Numerous studies show that about 50 percent of people experiencing vertigo develop secondary, or reactive, anxiety. Up to 10 percent of people may develop panic. They fear falling, injury, even death. The everyday act of crossing a street can seem terrifying. In addition, people experiencing vertigo may begin avoiding work or social situations where a bout of dizziness could result in harm or embarrassment—reactions that wind up amplifying their distress.

Clinicians find that one antidote to anxiety and social withdrawal is information. Even when symptoms persist, patients benefit from knowing what can provoke them.

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In many cases, the cause of vertigo is unknown. Vertigo usually reflects a problem in the body's vestibular system, which includes the vestibule of the inner ear, the vestibular nerve, the brain stem, and the cerebellum, a brain region that integrates sensory perception, coordination, and motor control.

Sometimes just moving one’s head—tilting it up or down, or quickly turning—can set off an episode of vertigo, usually of short duration. In such cases, the disorder is known as benign paroxysmal positional vertigo (BPPV), and it is the most common cause of vertigo.

Psychiatric disorders, most notably anxiety, can also cause vertigo. There’s some evidence that both acute and chronic anxiety can impair the integration of sensory and motor signals, giving rise to vertigo or other forms of dizziness—such psychophysiological dizziness may be alleviated by standard anti-anxiety treatments, including cognitive behavioral therapy.

The most common cause of vertigo is BPPV. The dizziness, usually of short duration, occurs when tiny deposits of calcium become temporarily trapped in the semicircular canals of the middle ear.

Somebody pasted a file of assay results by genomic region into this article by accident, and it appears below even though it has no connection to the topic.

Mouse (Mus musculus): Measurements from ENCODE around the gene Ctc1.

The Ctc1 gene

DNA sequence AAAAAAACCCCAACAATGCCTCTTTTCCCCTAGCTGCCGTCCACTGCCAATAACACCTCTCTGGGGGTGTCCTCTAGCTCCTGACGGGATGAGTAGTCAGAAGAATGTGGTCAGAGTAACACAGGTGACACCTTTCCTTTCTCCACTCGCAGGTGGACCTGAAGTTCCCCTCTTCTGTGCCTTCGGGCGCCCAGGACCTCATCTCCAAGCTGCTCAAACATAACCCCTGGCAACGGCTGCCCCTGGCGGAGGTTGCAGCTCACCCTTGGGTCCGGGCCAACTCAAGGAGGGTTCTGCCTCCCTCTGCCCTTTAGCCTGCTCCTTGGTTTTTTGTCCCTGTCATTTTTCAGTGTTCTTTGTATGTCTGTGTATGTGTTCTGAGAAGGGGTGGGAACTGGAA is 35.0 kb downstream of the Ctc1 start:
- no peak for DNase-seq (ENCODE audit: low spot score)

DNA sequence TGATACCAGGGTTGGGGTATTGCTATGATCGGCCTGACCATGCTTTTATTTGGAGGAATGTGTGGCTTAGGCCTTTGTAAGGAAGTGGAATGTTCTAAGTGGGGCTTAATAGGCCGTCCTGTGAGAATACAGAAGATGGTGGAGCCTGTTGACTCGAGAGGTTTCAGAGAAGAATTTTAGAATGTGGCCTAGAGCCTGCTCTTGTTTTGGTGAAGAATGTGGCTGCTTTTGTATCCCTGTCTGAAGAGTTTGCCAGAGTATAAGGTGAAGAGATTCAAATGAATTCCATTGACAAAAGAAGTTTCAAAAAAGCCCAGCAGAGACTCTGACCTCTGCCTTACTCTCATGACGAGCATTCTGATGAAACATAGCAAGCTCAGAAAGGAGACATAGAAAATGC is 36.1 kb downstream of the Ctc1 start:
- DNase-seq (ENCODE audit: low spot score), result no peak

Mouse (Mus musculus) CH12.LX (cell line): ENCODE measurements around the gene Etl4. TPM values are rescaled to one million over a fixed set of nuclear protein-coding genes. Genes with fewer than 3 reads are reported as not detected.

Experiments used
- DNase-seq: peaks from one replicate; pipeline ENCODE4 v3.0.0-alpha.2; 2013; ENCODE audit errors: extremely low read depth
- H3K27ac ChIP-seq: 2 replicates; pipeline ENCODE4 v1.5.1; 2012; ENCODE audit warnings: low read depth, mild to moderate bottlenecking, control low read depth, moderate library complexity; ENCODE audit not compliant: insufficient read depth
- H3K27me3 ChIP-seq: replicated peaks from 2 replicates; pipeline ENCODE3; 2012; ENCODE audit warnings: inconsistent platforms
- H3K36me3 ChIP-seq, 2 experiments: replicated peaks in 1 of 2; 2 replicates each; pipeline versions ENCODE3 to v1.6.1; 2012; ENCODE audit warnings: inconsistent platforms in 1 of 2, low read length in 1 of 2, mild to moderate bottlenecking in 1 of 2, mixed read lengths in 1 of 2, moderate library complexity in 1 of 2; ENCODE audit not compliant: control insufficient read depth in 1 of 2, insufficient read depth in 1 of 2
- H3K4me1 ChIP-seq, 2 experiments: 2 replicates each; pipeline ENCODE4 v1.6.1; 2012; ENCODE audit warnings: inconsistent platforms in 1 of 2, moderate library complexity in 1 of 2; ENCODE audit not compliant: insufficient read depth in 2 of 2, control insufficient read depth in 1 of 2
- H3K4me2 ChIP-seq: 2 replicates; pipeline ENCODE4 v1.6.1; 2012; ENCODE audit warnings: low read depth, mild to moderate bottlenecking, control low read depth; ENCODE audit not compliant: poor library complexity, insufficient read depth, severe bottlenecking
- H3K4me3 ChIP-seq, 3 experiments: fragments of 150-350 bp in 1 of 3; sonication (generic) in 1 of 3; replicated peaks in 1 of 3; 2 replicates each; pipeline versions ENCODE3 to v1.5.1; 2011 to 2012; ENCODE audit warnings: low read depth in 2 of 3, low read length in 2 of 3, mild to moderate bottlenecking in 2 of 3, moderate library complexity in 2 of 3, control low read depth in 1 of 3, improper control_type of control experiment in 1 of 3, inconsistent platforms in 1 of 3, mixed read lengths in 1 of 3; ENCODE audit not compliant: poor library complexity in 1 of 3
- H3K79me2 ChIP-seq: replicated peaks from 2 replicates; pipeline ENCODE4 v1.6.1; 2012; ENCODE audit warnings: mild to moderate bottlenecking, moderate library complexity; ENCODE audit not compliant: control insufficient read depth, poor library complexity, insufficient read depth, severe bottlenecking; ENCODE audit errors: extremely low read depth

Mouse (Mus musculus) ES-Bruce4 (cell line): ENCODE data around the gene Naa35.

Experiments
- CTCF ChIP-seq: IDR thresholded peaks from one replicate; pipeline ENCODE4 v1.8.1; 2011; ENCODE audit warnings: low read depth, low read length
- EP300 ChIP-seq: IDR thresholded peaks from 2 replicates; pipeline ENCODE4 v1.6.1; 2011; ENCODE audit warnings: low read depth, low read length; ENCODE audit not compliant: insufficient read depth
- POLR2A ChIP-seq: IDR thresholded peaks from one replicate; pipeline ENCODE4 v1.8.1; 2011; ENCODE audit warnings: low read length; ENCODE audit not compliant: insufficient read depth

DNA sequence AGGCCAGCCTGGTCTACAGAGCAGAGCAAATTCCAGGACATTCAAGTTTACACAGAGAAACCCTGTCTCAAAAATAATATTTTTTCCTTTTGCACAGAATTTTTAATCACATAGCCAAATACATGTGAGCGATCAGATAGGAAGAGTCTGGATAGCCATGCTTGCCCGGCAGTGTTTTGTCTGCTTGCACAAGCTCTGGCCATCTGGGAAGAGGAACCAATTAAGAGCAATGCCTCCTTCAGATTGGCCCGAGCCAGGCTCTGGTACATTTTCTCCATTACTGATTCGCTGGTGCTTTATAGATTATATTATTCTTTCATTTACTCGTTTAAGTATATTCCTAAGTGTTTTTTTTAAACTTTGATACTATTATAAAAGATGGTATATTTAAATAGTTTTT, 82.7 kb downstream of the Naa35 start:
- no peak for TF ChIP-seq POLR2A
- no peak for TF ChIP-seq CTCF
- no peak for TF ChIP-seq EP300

Another relatively common cause of vertigo is a distinctive form of migraine headache known as vestibular migraine. Unlike other forms of migraine, there may not be a pounding or throbbing headache; instead, there are symptoms of feeling off-balance originating in the vestibule, the sensory system of the inner ear, responsible for tracking body position in response to movement and maintaining balance.

Meniere’s disease, a disorder of the inner ear, is often associated with vertigo-type dizziness, which is said to be the most disabling symptom of the disorder. It can be accompanied by nausea and vomiting.

Is vertigo a mental disorder?

Researchers report that 30 to 50 percent of cases of chronic vertigo and dizziness are accompanied by mental disorders, most commonly anxiety, sometimes depression, and occasionally both. And while psychiatric disorders can be the cause, more often they are a consequence of vertigo. The disorder can take an emotional toll. Even though they can develop after the onset of the vestibular symptoms, secondary psychiatric disorders can outlast the symptoms of vertigo.


Medications for vertigo depend on the underlying cause. If a person suffers vertigo because of an inner ear problem or Meniere’s disease, a physician may prescribe an antihistamine such as meclizine. This antihistamine is prescribed to prevent symptoms of motion sickness like nausea, vomiting, or dizziness. Benzodiazepines like valium are also used to address the anxiety that can accompany vertigo. Other drugs may help stabilize the vestibular sensory system and maintain spatial orientation and balance. Corticosteroids are also used to alleviate inflammation, which can cause vertigo.

Health professionals—a physician or physiotherapist—might perform the Epley and Semont maneuvers that treat benign paroxysmal positional vertigo. These exercises are designed to reposition calcium crystals in the inner ear.

Additionally, there are exercises an individual can attempt to ameliorate the condition. Below are two examples:

Exercise 1: While standing with feet at shoulder width, sway back and forth by moving your weight from toe to heel. Repeat this 20 times.

Exercise 2: Fix your eyesight on something three to ten feet away. For 30 seconds, move your head from side to side, while keeping your eyesight fixed. For the next 30 seconds, move your head up and down, while keeping your eyesight fixed.

Health and lifestyle changes may also help. Avoid caffeine, alcohol, salt, and tobacco. Keep a regular sleep schedule, and try meditation and relaxation techniques for stress.